33. The apparatus of claim 32 wherein the first roller means comprises a plurality of rollers with the cable being routed from said first roller means through said second roller means and back through said first roller means, whereby said cable is routed through said first roller means twice.
34. The apparatus of claim 33 further including tie means for tying the second end of the cable to a portion of said cable extending between said flag and said second roller means.
35. The apparatus of claim 34 further including clip means for clipping together a portion of said cable extending between said flag and said second roller means and a portion of said cable extending between said second roller means and said first roller means, whereby said cable can be moved to position the flag at a desired location prior to filling the bin, said clip means being applied to the cable to prevent movement of said weight during filling, said clip means then being removed from the cable after the filling for the weight to move as the bin is emptied and move the flag accordingly.
36. The apparatus of claim 32 further including a housing for each of the roller means, said housings being adapted to be mounted externally of the bin.
37. Fill indicator apparatus for use in a bulk feed bin to indicate when the bin is substantially filled with a feed during a bin fill operation comprising:
visual indicator means including a visual indicator adapted to be positioned externally of the bin to provide a visual indication when the bin substantially filled;
paddle means for detecting feed level adapted to be pivotally mounted inside the bin and responsive to an increasing level of feed in the bin as it is being filled, said paddle means includes a bar, a rod extending transversely through the bar for the bar to pivot thereabout, a pivot point for the bar being off-center of the length thereof, and a paddle blade attached to one end of the bar, said blade contacting the feed filling the bin and being movable thereby to effect pivoting of the bar;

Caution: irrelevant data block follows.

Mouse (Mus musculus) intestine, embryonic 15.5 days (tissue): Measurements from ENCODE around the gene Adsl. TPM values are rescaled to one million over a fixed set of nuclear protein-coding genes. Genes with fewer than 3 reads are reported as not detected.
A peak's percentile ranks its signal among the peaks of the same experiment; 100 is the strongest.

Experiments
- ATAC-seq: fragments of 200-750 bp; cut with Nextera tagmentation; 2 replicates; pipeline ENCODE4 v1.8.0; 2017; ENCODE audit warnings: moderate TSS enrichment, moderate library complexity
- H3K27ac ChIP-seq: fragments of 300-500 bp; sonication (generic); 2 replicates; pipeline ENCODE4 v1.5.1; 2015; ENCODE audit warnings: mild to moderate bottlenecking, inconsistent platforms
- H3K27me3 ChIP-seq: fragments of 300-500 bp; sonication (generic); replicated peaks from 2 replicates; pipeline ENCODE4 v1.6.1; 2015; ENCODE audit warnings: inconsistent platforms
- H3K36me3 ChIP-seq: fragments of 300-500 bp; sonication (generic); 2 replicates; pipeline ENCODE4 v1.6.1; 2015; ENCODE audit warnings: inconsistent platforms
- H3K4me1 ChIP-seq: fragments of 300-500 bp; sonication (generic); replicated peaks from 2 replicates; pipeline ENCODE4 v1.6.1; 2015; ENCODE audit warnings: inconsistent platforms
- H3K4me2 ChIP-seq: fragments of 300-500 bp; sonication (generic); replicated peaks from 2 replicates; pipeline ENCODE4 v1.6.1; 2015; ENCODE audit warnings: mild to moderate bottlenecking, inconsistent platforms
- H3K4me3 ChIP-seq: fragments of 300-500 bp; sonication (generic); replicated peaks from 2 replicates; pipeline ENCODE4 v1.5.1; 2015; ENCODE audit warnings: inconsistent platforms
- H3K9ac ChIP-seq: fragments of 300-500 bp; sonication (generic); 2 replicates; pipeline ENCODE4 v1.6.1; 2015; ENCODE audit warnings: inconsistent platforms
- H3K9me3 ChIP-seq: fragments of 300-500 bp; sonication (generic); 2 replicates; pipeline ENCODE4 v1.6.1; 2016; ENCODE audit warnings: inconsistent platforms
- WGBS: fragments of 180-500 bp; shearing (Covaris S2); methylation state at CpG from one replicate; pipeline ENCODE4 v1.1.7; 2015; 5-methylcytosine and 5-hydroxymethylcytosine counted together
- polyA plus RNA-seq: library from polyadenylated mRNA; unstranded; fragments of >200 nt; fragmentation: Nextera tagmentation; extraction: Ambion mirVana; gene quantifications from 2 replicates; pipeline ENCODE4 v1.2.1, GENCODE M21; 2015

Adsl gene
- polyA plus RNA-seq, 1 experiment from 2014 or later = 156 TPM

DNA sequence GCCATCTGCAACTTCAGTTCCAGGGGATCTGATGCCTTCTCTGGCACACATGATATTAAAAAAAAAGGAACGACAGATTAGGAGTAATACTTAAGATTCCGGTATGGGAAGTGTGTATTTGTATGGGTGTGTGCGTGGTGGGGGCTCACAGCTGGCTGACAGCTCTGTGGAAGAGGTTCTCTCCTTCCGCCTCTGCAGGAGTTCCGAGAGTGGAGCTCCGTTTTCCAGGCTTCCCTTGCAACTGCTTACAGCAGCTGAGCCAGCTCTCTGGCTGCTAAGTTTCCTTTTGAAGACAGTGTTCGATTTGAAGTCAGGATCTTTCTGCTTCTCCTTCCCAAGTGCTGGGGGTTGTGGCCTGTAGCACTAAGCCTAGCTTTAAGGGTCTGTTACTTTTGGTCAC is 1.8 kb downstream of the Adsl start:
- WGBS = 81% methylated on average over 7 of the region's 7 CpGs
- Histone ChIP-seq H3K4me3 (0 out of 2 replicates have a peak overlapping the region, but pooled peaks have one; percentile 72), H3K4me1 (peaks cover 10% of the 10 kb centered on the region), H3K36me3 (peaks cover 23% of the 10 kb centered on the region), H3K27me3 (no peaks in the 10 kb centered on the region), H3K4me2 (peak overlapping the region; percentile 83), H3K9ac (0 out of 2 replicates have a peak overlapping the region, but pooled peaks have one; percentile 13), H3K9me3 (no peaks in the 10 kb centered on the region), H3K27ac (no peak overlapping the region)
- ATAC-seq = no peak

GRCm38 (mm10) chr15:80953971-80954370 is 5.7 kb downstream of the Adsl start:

a frame adapted to be mounted within the bin and supporting the ends of the rod, and;
cable means extending between the paddle means and the visual indicator to move the indicator as the paddle means moves and thereby provide a visual indication of the level to which the bin is filled to prevent the bin from being overly filled.
38. The apparatus of claim 37 wherein one end of the blade abuts one face of the bar and the other end of the blade is angled away from the bar to contact the feed and be moved thereby.
39. The apparatus of claim 38 wherein the width of the paddle blade exceeds the width of the bar to improve contact between the blade and the feed.
40. The apparatus of claim 37 wherein said bar has a short end and a long end relative to said off-center pivot point, and wherein said cable means includes a cable, one end of which is connected to said short end of the bar as measured from the pivot.
41. The apparatus of claim 40 wherein said visual indicator means comprises a wand, one end of which is attached to a shaft.
42. The apparatus of claim 41 wherein said cable has another end portion which is wrapped about said shaft to rotate the shaft as the bar is rotated about its pivot.
43. The apparatus of claim 42 wherein the wand is attached to the shaft and adapted to be positioned adjacent a side of the bin prior to the bin being filled, pivoting of the bar by the blade as the bin is filled producing rotation of the shaft in a direction to rotate the wand away from said side.
44. The apparatus of claim 24 further including a housing in which the shaft is installed, the housing adapted to be located on the outside of the bin.
45. A method of providing a visual indication of the level of feed remaining in a bulk feed bin and of providing another visual indication that said bin is substantially filled with feed during an operation of filling said bin with feed so that the filling operation can be stopped prior to overfilling said bin comprising:
positioning a first visual indicator at a reference position representing a bin filled condition prior to the bin being filled, said first indicator being located externally of the bin and being movable relative to said bin responsive to means for moving said first visual indicator as the feed is emptied from said bin so as to indicate the level of feed remaining in said bin;
filling the bin with feed until the bin is substantially full;
providing a second visual indicator on the exterior of said bin for visually indicating when said bin is substantially filled responsive to means for moving said second visual indicator so the filling of the bin can be terminated when the bin is substantially full;
emptying the feed from the bin; and,
in response to said feed being emptied from said bin, effecting the movement of said first visual indicator from said reference position to other positions as the feed is emptied from the bin whereby the subsequent position of said first visual indicator represents the level of feed remaining in the bin.
46. The method of claim 45 wherein moving said first visual indicator includes moving the indicator linearly with respect to the side of the bin; and,